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Manila, Queen of the Pacific 1938

Manila, Queen of the Pacific 1938

Manila, Queen of the Pacific 1938

A look back in the past where Filipinos lived a simple life. Manila is the capital of the beautiful Philippines.

The Spanish City of Manila was founded on June 24, 1571, by Spanish conquistador Miguel López de Legazpi, which was regarded as the official foundation date of the city.

It was the first chartered City by virtue of the Philippine Commission Act 183 on July 31, 1901 and gained autonomy with the passage of Republic Act No. 409 or the “Revised Charter of the City of Manila” on June 18, 1949. It is home to many of the Philippines’ firsts, including the first university (1590), water system (1878), hotel (1889), electricity (1895), oceanarium (1913), stock exchange (1927), flyover (1930s), zoo (1959), pedestrian underpass (1960), science high school (1963), city-run university(1965), city-run hospital (1969), and light rail transit system (1984; also considered as the first LRT system in Southeast Asia).

The title “Manila, Queen of the Pacific 1938” refers to an event held in Manila, the capital city of the Philippines, in 1938. The title was bestowed upon Manila as part of a campaign to promote the city and establish it as a prominent cultural and commercial hub in the Pacific region.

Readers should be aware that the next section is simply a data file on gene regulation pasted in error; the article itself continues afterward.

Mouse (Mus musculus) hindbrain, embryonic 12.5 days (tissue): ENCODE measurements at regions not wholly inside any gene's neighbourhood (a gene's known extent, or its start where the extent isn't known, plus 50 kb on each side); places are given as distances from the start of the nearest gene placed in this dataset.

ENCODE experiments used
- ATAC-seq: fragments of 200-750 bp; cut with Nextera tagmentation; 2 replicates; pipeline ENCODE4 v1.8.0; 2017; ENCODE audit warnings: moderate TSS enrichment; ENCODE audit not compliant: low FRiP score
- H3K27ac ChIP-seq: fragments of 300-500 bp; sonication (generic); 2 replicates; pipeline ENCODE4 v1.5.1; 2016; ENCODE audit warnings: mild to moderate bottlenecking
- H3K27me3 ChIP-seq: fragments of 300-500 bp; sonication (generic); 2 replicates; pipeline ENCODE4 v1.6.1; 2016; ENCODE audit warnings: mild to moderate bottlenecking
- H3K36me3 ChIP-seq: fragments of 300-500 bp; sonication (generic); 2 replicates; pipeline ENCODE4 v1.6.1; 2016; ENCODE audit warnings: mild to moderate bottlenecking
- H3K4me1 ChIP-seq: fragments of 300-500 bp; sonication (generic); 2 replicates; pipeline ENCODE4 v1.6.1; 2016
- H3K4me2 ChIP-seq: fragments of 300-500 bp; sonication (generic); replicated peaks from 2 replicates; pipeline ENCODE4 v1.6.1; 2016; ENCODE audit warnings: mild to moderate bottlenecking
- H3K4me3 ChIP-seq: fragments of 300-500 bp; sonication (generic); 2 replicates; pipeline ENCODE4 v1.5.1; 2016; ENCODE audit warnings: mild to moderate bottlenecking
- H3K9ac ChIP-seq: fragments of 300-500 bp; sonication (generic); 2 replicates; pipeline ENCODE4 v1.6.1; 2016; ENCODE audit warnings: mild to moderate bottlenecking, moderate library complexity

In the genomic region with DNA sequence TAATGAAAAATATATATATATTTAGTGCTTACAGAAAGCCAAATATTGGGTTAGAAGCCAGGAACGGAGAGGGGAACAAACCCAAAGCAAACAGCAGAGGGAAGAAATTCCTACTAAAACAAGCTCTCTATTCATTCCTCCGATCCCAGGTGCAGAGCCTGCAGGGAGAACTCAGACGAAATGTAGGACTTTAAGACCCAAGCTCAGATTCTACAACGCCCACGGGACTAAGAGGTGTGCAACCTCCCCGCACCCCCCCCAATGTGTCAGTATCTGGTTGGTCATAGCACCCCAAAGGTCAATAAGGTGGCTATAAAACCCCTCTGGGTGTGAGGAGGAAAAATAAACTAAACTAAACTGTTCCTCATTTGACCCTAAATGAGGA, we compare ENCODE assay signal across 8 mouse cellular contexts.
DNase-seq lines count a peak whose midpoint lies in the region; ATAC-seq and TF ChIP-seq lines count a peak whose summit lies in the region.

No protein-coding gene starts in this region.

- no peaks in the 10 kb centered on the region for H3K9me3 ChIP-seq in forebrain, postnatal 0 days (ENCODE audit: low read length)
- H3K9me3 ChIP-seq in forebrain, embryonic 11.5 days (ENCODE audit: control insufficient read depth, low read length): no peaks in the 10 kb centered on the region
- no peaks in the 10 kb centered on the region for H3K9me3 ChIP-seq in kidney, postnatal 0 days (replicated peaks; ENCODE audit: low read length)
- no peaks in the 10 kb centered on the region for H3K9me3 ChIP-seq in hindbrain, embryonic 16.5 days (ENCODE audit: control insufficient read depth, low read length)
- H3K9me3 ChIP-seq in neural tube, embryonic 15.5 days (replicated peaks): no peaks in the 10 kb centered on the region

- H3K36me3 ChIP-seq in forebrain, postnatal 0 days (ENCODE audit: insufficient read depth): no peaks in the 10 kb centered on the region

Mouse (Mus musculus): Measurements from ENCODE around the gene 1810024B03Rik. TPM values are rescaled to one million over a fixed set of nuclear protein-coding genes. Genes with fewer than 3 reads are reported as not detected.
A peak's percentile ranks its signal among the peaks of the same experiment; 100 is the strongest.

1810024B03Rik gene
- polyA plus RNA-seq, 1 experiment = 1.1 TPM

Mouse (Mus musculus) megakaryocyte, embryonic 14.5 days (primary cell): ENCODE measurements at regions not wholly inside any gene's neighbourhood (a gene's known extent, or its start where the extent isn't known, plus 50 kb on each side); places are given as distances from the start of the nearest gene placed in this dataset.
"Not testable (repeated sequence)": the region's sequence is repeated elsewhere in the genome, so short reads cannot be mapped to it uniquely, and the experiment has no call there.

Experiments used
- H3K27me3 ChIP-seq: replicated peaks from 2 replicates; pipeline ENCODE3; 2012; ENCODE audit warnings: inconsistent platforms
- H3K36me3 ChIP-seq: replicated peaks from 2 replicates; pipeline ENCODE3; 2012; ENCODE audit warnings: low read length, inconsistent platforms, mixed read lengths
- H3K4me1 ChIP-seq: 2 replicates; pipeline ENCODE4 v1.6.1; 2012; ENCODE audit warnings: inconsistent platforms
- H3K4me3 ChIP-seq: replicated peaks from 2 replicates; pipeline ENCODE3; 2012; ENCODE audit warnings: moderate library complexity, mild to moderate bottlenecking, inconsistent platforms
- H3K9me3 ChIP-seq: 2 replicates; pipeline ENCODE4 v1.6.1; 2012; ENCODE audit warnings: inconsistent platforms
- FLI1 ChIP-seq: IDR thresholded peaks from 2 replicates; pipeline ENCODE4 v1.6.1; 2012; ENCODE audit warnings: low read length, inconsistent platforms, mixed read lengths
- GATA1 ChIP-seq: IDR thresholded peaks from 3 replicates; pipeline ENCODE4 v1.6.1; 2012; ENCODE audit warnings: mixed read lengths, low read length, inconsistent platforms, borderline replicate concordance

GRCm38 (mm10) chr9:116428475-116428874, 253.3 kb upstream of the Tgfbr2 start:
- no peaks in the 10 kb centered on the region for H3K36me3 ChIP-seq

During the 1930s, Manila was experiencing rapid growth and development under American colonial rule. The city was undergoing urbanization, with the construction of modern infrastructure, cultural institutions, and commercial centers.

To highlight Manila’s progress and attract international attention, the local government organized the “Manila, Queen of the Pacific” campaign. The title aimed to position Manila as a vibrant and cosmopolitan city, worthy of being called the “Queen” of the Pacific region.

The campaign included various cultural and promotional events, such as beauty pageants, parades, exhibitions, and performances. These activities showcased Manila’s architectural landmarks, cultural heritage, and its potential as a business and tourism destination.

While the campaign was successful in generating publicity and fostering a sense of pride among the residents, the outbreak of World War II in the Pacific in 1941 disrupted the development and growth of Manila. The city suffered significant damage during the war and went through a period of reconstruction and rebuilding in subsequent years.

Today, Manila remains an important city in the Philippines and a center for commerce, culture, and tourism. While the specific title “Queen of the Pacific” is not widely used today, the city continues to evolve and contribute to the nation’s progress.

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